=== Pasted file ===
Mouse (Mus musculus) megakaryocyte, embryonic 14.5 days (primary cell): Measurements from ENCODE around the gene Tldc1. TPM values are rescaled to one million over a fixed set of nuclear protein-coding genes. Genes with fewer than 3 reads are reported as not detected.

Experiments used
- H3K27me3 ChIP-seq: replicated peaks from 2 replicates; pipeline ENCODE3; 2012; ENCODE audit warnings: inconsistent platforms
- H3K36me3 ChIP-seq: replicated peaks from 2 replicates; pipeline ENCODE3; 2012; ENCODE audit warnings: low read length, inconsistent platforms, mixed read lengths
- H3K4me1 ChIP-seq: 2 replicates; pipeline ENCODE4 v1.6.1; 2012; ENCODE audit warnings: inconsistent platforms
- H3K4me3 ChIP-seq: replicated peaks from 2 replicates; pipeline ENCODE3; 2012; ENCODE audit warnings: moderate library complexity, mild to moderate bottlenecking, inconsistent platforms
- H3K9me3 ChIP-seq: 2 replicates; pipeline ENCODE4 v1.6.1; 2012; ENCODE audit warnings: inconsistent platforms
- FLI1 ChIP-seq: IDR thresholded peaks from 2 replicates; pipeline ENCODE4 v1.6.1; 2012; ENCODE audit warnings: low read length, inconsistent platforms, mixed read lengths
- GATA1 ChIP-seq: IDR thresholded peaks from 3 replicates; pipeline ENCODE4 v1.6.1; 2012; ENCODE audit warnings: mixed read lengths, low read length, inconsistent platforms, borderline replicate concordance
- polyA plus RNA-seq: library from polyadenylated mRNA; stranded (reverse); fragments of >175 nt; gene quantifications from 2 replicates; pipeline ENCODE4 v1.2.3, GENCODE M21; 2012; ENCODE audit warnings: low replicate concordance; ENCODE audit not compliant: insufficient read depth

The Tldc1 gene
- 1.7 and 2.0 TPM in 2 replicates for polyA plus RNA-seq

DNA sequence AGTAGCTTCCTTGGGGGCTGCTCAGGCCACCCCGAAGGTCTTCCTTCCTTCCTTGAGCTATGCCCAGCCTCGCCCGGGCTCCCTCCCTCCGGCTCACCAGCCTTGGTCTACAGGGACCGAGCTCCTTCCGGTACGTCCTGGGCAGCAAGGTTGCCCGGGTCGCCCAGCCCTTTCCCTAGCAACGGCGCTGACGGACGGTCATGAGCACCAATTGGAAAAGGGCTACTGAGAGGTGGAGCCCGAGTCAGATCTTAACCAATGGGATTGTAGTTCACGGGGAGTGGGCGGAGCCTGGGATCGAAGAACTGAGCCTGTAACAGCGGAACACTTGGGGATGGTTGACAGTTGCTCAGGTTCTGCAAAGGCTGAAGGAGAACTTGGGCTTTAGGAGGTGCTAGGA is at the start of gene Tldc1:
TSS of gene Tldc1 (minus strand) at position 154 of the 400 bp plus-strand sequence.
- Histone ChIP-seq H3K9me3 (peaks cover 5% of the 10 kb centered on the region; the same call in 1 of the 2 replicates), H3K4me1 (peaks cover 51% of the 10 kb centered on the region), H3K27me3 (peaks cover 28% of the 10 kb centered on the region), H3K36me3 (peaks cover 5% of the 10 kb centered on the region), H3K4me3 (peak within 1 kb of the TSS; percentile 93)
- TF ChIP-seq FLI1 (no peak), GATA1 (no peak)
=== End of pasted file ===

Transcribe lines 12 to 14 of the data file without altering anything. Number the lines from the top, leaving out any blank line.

- 1.7 and 2.0 TPM in 2 replicates for polyA plus RNA-seq

DNA sequence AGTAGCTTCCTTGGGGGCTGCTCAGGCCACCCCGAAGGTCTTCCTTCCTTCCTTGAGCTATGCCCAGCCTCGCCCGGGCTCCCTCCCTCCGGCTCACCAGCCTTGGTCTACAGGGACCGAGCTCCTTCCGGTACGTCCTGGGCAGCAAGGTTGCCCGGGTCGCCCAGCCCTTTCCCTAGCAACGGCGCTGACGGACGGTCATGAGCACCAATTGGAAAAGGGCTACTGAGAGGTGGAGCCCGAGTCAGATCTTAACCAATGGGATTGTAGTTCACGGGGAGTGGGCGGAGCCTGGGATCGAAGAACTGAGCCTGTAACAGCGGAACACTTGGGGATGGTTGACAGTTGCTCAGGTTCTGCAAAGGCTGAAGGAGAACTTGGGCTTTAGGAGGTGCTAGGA is at the start of gene Tldc1:
TSS of gene Tldc1 (minus strand) at position 154 of the 400 bp plus-strand sequence.